Let's review. On Monday, Fineman's article said Gore was having a "makeover." Imus blabbed the concept on Tuesday. Tuesday night, Fineman—on The News—rattled off Gore's "reinventions." Wednesday night, Williams had focus groups mixed in the stew, and Nelson had "Version 6.0" up and running. Gergen and Roberts were right on message on Friday night and Sunday afternoon.

But was Gore's week fairly described as a "makeover?" Was it fairly described as "reinvention?" It seemed a bit overwrought to us; making a few biographical speeches is hardly a shocking campaign strategy. But we wouldn't mind the overstatement so much if the overstatement were evenly parceled. If the pundits overreacted to Bush the same way, we'd say they were hyperbolic but fair. But uh-oh! Gergen said something while playing on Hardball Friday night that made our analysts utter low mordant jibes.

Tomorrow: Bush wasn't "reinventing himself." Bush was "moving back to the center!"


The Daily update (6/8/00)

Standard for the f-word: We'd heard of the column about Dr. Laura. And sure enough—we found it on the Journal's editorial page, written by author Harry Stein. He'd stirred up our analysts with this:

STEIN: Her position on the "deviancy" comments is that alien as such terminology might ring to contemporary, secular ears, it is literally accurate: Homosexual behavior does deviate from the norm.

We haven't studied the Dr. Laura dispute, but we thought Stein's critique was worth comment. Harry!! Where are the analytical skills? Things that "deviate from the norm" aren't necessarily "deviant." For example: Orthodox Judaism "deviates from the norm." Getting a doctorate "deviates from the norm." But it would be odd to think that you'd call those things "deviant." The majority of things that "deviate from the norm" wouldn't normally be referred to as "deviant."

This simple point would occur to anyone—if our society valued clear, precise thinking. But, next time you enter one of our giant bookstores, look for the section on "Logic/analysis/thought." You'll note that it doesn't exist. Our bookstores feature sections on cooking, exercise, investing—even history. But our culture has long since stopped believing that thought is a skill worth pursuing. (If you doubt it, take a college logic course. Prepare to be driven mad with irrelevance.) It was once assumed that clear thought was a valuable skill. The idea has long since fled the earth.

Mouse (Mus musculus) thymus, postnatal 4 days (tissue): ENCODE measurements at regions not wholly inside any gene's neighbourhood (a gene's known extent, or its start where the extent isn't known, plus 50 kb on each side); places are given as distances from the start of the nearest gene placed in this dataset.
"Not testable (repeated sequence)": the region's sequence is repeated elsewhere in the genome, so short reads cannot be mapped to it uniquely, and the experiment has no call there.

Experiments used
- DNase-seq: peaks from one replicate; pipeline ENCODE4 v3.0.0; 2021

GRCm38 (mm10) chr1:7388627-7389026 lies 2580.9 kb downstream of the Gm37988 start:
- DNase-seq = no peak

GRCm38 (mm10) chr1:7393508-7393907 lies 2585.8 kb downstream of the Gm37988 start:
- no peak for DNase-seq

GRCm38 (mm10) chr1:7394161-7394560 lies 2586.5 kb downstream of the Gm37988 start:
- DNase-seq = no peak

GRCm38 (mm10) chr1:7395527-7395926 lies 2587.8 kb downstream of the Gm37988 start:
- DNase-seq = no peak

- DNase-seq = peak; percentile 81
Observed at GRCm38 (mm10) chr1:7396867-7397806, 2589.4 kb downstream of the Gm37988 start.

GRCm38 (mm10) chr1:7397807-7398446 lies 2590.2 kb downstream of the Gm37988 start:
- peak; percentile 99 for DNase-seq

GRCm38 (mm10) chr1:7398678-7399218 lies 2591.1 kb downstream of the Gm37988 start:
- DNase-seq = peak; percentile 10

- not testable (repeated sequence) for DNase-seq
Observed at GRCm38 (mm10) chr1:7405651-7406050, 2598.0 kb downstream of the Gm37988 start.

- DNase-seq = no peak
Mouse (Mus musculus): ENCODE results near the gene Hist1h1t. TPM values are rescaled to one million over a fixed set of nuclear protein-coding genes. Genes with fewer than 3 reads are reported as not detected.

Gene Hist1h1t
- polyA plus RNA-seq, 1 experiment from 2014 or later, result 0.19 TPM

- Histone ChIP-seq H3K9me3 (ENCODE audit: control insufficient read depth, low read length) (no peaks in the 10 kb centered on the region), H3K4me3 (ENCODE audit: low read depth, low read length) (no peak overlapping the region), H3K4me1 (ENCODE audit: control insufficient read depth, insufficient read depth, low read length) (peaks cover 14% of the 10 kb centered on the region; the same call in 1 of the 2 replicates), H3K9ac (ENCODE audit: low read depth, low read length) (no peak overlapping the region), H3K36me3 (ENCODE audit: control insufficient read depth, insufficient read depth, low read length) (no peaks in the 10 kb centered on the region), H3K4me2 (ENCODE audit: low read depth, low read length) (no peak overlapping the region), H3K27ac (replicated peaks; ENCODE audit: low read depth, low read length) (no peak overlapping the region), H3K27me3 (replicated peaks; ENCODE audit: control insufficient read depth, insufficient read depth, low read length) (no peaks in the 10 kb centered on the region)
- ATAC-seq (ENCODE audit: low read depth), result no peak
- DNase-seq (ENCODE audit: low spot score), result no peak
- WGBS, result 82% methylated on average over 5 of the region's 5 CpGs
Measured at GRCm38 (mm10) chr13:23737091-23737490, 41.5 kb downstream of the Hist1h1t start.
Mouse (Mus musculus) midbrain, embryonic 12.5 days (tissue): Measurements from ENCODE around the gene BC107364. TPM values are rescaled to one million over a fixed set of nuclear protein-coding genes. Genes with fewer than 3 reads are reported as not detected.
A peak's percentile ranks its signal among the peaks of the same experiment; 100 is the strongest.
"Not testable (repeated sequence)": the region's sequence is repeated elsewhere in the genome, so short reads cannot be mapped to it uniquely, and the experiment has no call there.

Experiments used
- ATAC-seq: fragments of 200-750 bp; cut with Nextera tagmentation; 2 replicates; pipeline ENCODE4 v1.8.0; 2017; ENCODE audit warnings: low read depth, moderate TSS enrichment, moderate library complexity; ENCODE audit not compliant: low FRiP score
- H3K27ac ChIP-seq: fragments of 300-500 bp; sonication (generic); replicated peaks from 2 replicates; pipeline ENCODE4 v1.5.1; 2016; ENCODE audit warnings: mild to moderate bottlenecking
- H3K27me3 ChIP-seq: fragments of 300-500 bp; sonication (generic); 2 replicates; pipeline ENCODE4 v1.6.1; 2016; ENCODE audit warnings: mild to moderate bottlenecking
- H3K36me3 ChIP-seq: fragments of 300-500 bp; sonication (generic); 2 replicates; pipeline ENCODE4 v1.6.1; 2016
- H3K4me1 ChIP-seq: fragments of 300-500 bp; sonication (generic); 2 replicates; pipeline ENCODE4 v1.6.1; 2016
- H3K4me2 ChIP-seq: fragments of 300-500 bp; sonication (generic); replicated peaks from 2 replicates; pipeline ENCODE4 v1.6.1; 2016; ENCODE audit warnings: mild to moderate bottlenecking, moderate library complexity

Stein's piece took us back to a Weekly Standard editorial entitled "Al Gore's New Defender." Robert Parry had penned a Washington Monthly piece critiquing the "Love Canal" flap. The Standard bashed poor Bob pretty good. They ended their rumination like this:

THE WEEKLY STANDARD: Parry wants to prove that the press has "exaggerated Al Gore's exaggerations..."But try as he tortuously does, Parry cannot explain away the unexpurgated text of the vice president's remarks last November to a group of high school students.

Alerted in the late 1970s to a toxic waste dump in Tone, Tennessee, Gore told his adolescent audience, "I called for a congressional investigation and hearing. I looked around the country for other sites like that. I found a little place in upstate New York called Love Canal..."

Gore was not claiming to have discovered and first publicized Love Canal, sayeth Robert Parry. Guess it all depends on what the meaning of the word "found" is.

Actually, it pretty much does. The word "found" is used in many different ways—and it's not interchangeable with "discovered." For example: Reread the first paragraph of this "Update." Look at the word "found" in that passage:

THE DAILY HOWLER: We'd heard of the column on Dr. Laura. And sure enough—we found it on the Journal's editorial page, written by author Harry Stein...

Did anyone think, when they read that passage, that we were claiming to have "discovered" the column on Dr. Laura? Of course not. "Found" and "discovered" are not interchangeable—except when you've got spin to sell.

Logic courses should teach students that. But when is the last time a college prof helped tidy our poor muddled discourse?

You May Hate Dr. Laura, But Don't Try to Censor Her
Harry Stein, The Wall Street Journal, 6/6/00

Al Gore's New Defender
Scrapbook, The Weekly Standard, 4/10/00